“Just like us cab drivers, hotel and food service workers help keep New Orleans’ tourism industry up and running,” said Delores Montgomery, president of AFSCME Local 234. “Having a union will enable them to fight back against mistreatment and abuse. More and more workers in the tourism industry are joining unions and when we stand together, we’re going to be unstoppable!”
Unlike other U.S. cities with large tourism revenues – such as Chicago, New York and Las Vegas – New Orleans’ union membership in the hospitality industry remains low. The industry stands to benefit if hotel owners respect their employees’ efforts to unionize.
by Clyde Weiss | October 13, 2014
District Council 37 Executive Director Lillian Roberts announced last week she will retire at the end of the year as leader of New York City’s largest public employee union, but plans to continue her storied 60-year-career fighting for workers’ rights as an AFSCME International Vice President.
Roberts, who has served as executive director of DC 37 for 13 years, said in a letter to AFSCME’s Executive Board that she will step down on Dec. 31. The board accepted her recommendation to appoint DC 37 Assoc. Dir. Henry Garrido as executive director of DC 37, also effective December 31.
The board also offered its congratulations for Roberts’ proud history of leadership and dedication to the union and its members.
AFSCME Pres. Lee Saunders praised Roberts’ career at AFSCME’s International Convention in Chicago this summer, where he presented the legendary labor leader with the AFSCME Lifetime Achievement Award. In a statement last week, he said:
“I’ve seen firsthand her dedication to members and determination to make sure DC 37 unapologetically represents their interests and perspectives. Sometimes, this meant going up against mayors or other politicians who didn’t respect workers. Other times, it meant creating education programs to assist members in advancing on their jobs. And always, she’s done everything she could to help the women and men of AFSCME find – and confidently use – their voices.”
In her letter to the board, Roberts wrote, “It has been a great pleasure to serve the members of DC 37 and to have had the opportunity to lead this Council through some of our most turbulent times in history. Although I am leaving the office of Executive Director, I will hold all of you and the members in my heart. I will always treasure those moments I spent working directly with members. I will always be passionate about this Council, the Executive Board, our members, and, of course, our International Union, AFSCME.”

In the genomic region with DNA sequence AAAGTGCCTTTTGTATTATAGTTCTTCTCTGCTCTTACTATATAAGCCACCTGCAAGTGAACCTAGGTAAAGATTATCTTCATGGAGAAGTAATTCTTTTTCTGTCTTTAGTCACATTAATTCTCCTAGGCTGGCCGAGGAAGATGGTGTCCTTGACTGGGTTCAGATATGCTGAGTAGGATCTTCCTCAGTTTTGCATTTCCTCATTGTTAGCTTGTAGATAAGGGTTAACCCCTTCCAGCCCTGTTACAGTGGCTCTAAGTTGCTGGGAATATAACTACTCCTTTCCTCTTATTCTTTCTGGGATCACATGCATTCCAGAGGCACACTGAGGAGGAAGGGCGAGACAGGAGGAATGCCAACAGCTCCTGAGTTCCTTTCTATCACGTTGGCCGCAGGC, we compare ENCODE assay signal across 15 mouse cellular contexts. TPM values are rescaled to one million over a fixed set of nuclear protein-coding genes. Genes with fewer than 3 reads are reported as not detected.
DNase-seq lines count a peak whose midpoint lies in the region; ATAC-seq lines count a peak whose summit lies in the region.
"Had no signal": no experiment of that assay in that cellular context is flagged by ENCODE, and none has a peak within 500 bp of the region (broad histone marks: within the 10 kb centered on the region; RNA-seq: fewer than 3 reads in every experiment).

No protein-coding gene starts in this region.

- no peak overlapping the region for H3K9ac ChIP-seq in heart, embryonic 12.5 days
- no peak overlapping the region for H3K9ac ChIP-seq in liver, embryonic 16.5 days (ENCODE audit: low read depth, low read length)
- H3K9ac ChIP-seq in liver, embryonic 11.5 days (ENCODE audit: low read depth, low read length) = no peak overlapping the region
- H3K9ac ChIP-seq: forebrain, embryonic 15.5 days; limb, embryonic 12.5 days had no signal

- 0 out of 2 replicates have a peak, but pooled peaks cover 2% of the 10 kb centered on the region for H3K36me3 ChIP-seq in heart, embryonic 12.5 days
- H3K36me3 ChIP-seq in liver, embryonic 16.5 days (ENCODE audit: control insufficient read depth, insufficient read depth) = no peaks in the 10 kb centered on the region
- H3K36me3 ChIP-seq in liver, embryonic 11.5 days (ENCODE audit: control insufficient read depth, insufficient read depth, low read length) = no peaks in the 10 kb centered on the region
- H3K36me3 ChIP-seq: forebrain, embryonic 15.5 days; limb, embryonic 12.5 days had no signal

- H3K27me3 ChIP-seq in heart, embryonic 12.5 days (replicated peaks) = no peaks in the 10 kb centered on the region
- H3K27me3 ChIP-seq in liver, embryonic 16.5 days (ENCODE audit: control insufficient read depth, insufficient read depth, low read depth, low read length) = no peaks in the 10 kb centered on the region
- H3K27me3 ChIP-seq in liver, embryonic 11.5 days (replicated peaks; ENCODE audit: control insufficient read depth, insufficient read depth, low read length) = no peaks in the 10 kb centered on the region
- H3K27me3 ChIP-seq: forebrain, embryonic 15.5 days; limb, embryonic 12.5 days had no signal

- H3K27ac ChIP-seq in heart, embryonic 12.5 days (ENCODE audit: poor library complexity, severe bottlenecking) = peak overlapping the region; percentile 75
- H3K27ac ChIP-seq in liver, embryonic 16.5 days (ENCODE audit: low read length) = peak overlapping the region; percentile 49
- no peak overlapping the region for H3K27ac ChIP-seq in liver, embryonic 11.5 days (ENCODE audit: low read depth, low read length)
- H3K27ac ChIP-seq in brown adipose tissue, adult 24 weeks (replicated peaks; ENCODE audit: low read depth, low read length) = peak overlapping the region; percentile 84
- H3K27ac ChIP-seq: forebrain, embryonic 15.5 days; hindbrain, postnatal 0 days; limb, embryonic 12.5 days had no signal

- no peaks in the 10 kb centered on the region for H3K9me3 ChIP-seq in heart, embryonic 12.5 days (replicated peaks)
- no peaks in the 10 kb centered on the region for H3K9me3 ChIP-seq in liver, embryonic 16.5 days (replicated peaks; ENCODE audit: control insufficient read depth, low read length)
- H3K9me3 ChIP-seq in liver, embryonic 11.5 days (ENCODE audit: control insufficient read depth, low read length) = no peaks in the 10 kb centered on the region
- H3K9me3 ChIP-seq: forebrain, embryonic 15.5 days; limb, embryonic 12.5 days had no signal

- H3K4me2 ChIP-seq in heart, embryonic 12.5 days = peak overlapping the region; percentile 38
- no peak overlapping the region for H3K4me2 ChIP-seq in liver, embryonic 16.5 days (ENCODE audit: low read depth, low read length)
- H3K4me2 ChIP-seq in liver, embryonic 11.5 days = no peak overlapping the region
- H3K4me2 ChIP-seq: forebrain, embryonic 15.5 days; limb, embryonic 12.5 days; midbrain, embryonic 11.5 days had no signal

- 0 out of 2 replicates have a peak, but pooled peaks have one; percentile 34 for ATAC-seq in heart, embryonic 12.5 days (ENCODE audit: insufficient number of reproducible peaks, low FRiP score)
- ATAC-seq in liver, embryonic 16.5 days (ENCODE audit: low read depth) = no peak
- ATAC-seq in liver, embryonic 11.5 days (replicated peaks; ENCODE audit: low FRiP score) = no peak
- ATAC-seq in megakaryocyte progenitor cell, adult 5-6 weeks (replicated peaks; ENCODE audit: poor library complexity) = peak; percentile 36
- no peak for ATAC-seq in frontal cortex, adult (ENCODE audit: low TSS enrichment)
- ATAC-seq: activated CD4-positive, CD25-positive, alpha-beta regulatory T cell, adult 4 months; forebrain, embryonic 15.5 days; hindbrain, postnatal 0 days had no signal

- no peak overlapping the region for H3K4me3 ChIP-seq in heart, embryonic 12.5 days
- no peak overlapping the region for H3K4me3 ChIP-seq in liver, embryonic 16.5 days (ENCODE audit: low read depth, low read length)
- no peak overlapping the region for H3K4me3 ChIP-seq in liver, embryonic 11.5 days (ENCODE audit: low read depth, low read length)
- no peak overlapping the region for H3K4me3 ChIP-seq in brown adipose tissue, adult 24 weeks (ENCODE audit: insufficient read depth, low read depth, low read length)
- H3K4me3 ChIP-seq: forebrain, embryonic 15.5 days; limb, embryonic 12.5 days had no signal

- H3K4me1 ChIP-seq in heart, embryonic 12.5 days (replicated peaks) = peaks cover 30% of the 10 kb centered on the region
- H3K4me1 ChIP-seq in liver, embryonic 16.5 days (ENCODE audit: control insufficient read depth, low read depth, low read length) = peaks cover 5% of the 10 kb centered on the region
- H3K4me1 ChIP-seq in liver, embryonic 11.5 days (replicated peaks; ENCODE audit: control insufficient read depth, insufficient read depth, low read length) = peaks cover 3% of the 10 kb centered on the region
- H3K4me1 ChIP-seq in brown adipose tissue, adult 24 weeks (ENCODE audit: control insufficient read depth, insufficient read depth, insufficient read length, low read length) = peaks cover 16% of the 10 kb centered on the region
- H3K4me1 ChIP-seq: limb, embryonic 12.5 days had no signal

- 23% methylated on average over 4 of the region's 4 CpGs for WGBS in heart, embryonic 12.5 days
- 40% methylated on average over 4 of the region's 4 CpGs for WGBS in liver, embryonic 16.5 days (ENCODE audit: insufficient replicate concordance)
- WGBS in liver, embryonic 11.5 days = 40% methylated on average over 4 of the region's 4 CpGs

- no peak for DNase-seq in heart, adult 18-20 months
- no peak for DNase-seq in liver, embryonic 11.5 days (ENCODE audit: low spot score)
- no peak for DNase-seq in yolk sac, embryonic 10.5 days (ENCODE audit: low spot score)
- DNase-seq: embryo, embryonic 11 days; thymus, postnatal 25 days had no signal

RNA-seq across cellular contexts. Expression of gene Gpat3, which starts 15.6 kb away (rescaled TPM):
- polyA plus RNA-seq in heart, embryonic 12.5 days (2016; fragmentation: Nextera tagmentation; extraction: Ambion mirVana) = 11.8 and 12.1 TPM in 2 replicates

Roberts also serves as vice president of the New York State AFL-CIO, vice president of the New York City Central Labor Council, and as co-chair of the Municipal Labor Committee. In 2010 she was named one of the 25 most influential black women in business by the Network Journal in 2010.
Growing up in Chicago’s South Side, Roberts became a nurse’s aide. In 1959, she became a shop steward and officer of AFSCME’s District Council 34, and later served as a staff rep for Chicago’s Council 19, where she spearheaded the creation of five locals and led an organizing drive for workers in the city’s four mental hospitals. Moving to New York in 1965, Roberts led the union’s campaign to organize thousands of city hospital workers in 1966.
In her comments to AFSCME Convention delegates upon receiving the AFSCME Lifetime Achievement Award, Roberts observed that, after joining DC 37, “all I cared about was the dignity of work, and I knew that I needed a union so I wouldn’t have to kiss somebody’s behind.” That, she added, “is why we have a union. It’s the only force that you have that gives you the dignity. This union is the greatest in the world. It’s your mouthpiece for justice.”
Click here to hear her convention remarks. Roberts recounted her experiences in the labor movement to National Public Radio’s News & Notes program in 2007. Listen to it here. Read more about Roberts here.
by Clyde Weiss | October 10, 2014
Donning the T-shirt of our sister union, the Canadian Union of Public Employees (CUPE), AFSCME Pres. Lee Saunders this week declared that solidarity between our two unions is critical to win victories against the “anti-worker, anti-union forces” aligned against workers in both nations.
“Your fights are our fights, and our fights are your fights,” President Saunders said in a rousing address at CUPE’s National Sector Council Conference in Toronto on Oct. 7. “Together in solidarity, we will win!”
At AFSCME’s 41st International Convention this summer in Chicago, CUPE Pres. Paul Moist addressed our delegates, declaring his union’s support for AFSCME Michigan Council 25 in its fight against the privatization of water services. “I’m going to Detroit!” he said, donning an AFSCME T-shirt. “I’m an AFSCME member! We’re going to stand with the workers of Detroit!”